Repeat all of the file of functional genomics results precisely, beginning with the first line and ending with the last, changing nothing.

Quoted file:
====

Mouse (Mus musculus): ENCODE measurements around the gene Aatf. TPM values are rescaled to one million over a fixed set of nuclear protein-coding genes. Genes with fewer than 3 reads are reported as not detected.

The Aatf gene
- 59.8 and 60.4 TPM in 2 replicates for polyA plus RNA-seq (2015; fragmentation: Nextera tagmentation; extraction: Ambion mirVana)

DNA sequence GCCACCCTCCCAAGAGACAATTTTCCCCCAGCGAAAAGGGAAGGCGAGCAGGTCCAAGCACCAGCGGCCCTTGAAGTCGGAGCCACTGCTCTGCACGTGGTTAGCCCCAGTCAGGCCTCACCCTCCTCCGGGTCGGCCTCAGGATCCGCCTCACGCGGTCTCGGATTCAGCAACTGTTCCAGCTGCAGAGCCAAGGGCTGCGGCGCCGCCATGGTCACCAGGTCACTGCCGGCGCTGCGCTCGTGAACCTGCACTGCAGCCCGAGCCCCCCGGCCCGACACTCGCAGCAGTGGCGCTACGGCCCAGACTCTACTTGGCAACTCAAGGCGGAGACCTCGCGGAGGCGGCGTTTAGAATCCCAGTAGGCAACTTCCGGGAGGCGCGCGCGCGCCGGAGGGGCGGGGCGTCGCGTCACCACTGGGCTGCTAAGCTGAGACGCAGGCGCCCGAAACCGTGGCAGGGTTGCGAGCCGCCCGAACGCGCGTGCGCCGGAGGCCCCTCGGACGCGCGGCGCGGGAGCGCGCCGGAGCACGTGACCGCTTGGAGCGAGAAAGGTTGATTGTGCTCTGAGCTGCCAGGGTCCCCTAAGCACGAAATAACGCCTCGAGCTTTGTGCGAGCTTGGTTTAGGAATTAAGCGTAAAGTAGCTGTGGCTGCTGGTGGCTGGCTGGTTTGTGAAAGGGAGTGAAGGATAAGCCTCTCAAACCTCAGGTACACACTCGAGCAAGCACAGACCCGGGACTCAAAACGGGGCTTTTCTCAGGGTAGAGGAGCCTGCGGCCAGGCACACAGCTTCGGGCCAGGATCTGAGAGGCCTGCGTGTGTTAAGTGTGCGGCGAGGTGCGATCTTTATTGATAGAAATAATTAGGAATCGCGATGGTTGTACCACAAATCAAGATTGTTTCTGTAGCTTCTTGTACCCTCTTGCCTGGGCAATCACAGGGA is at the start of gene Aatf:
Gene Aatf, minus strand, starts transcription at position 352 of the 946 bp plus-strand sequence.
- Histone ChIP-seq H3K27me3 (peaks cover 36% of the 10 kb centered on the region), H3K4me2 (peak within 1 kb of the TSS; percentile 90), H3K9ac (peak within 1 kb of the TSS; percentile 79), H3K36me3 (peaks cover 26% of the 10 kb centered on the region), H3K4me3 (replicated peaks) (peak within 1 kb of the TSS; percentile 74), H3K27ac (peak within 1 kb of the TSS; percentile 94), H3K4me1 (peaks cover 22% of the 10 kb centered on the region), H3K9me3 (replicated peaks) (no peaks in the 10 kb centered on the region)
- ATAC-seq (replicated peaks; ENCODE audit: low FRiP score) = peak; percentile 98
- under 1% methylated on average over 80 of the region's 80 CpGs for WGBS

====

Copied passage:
Mouse (Mus musculus): ENCODE measurements around the gene Aatf. TPM values are rescaled to one million over a fixed set of nuclear protein-coding genes. Genes with fewer than 3 reads are reported as not detected.

The Aatf gene
- 59.8 and 60.4 TPM in 2 replicates for polyA plus RNA-seq (2015; fragmentation: Nextera tagmentation; extraction: Ambion mirVana)

DNA sequence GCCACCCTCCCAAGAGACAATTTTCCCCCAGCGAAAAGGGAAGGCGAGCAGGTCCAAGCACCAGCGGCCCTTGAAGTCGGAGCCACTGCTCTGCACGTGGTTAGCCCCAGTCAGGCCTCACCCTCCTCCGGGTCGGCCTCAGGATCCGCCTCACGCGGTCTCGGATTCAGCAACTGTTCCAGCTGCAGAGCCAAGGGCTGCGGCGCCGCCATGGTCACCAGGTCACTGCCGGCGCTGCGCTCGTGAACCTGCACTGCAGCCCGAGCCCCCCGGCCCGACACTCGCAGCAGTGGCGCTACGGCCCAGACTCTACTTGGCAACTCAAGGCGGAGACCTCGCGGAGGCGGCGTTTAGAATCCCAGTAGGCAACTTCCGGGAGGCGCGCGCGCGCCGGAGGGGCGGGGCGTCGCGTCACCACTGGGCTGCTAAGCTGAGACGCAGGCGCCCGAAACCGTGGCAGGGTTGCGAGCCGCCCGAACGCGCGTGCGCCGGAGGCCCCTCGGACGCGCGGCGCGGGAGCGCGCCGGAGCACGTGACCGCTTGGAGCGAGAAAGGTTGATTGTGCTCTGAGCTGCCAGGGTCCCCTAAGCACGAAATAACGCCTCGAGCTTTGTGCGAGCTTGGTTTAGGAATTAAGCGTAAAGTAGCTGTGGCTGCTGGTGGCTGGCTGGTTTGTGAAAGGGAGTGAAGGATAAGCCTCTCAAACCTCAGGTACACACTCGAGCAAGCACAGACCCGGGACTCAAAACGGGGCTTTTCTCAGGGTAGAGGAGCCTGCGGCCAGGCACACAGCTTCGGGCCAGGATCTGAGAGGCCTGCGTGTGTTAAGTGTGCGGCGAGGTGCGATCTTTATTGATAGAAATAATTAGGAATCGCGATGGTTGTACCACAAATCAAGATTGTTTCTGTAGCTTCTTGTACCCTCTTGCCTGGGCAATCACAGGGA is at the start of gene Aatf:
Gene Aatf, minus strand, starts transcription at position 352 of the 946 bp plus-strand sequence.
- Histone ChIP-seq H3K27me3 (peaks cover 36% of the 10 kb centered on the region), H3K4me2 (peak within 1 kb of the TSS; percentile 90), H3K9ac (peak within 1 kb of the TSS; percentile 79), H3K36me3 (peaks cover 26% of the 10 kb centered on the region), H3K4me3 (replicated peaks) (peak within 1 kb of the TSS; percentile 74), H3K27ac (peak within 1 kb of the TSS; percentile 94), H3K4me1 (peaks cover 22% of the 10 kb centered on the region), H3K9me3 (replicated peaks) (no peaks in the 10 kb centered on the region)
- ATAC-seq (replicated peaks; ENCODE audit: low FRiP score) = peak; percentile 98
- under 1% methylated on average over 80 of the region's 80 CpGs for WGBS